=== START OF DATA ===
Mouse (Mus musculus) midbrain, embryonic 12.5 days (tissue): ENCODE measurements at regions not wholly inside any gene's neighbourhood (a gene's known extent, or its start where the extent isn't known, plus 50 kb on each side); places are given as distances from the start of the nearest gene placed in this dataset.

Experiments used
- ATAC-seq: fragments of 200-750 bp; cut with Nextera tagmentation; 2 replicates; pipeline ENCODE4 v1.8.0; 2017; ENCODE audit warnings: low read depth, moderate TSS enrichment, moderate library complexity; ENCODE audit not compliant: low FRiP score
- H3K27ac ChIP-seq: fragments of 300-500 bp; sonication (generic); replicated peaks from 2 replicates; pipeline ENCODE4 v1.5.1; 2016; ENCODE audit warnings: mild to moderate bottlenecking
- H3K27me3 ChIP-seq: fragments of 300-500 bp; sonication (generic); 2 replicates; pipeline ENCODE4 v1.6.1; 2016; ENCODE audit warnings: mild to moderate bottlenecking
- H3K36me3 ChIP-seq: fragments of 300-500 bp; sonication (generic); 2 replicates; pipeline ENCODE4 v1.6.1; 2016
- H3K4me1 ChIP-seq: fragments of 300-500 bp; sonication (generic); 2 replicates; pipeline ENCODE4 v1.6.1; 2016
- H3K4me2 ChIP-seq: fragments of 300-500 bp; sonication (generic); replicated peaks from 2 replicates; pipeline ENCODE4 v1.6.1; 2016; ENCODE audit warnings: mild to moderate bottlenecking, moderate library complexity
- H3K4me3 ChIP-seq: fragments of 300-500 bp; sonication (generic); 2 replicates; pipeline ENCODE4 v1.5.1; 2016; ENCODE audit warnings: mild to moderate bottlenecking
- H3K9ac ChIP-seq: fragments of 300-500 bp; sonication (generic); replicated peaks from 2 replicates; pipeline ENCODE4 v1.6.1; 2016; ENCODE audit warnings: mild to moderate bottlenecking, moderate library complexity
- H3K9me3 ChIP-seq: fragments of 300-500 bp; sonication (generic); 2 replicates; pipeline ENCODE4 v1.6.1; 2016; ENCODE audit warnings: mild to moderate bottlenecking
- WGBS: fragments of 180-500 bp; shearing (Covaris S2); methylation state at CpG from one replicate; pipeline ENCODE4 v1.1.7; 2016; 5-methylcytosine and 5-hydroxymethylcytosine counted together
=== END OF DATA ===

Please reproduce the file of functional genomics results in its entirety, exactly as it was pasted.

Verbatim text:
Mouse (Mus musculus) midbrain, embryonic 12.5 days (tissue): ENCODE measurements at regions not wholly inside any gene's neighbourhood (a gene's known extent, or its start where the extent isn't known, plus 50 kb on each side); places are given as distances from the start of the nearest gene placed in this dataset.

Experiments used
- ATAC-seq: fragments of 200-750 bp; cut with Nextera tagmentation; 2 replicates; pipeline ENCODE4 v1.8.0; 2017; ENCODE audit warnings: low read depth, moderate TSS enrichment, moderate library complexity; ENCODE audit not compliant: low FRiP score
- H3K27ac ChIP-seq: fragments of 300-500 bp; sonication (generic); replicated peaks from 2 replicates; pipeline ENCODE4 v1.5.1; 2016; ENCODE audit warnings: mild to moderate bottlenecking
- H3K27me3 ChIP-seq: fragments of 300-500 bp; sonication (generic); 2 replicates; pipeline ENCODE4 v1.6.1; 2016; ENCODE audit warnings: mild to moderate bottlenecking
- H3K36me3 ChIP-seq: fragments of 300-500 bp; sonication (generic); 2 replicates; pipeline ENCODE4 v1.6.1; 2016
- H3K4me1 ChIP-seq: fragments of 300-500 bp; sonication (generic); 2 replicates; pipeline ENCODE4 v1.6.1; 2016
- H3K4me2 ChIP-seq: fragments of 300-500 bp; sonication (generic); replicated peaks from 2 replicates; pipeline ENCODE4 v1.6.1; 2016; ENCODE audit warnings: mild to moderate bottlenecking, moderate library complexity
- H3K4me3 ChIP-seq: fragments of 300-500 bp; sonication (generic); 2 replicates; pipeline ENCODE4 v1.5.1; 2016; ENCODE audit warnings: mild to moderate bottlenecking
- H3K9ac ChIP-seq: fragments of 300-500 bp; sonication (generic); replicated peaks from 2 replicates; pipeline ENCODE4 v1.6.1; 2016; ENCODE audit warnings: mild to moderate bottlenecking, moderate library complexity
- H3K9me3 ChIP-seq: fragments of 300-500 bp; sonication (generic); 2 replicates; pipeline ENCODE4 v1.6.1; 2016; ENCODE audit warnings: mild to moderate bottlenecking
- WGBS: fragments of 180-500 bp; shearing (Covaris S2); methylation state at CpG from one replicate; pipeline ENCODE4 v1.1.7; 2016; 5-methylcytosine and 5-hydroxymethylcytosine counted together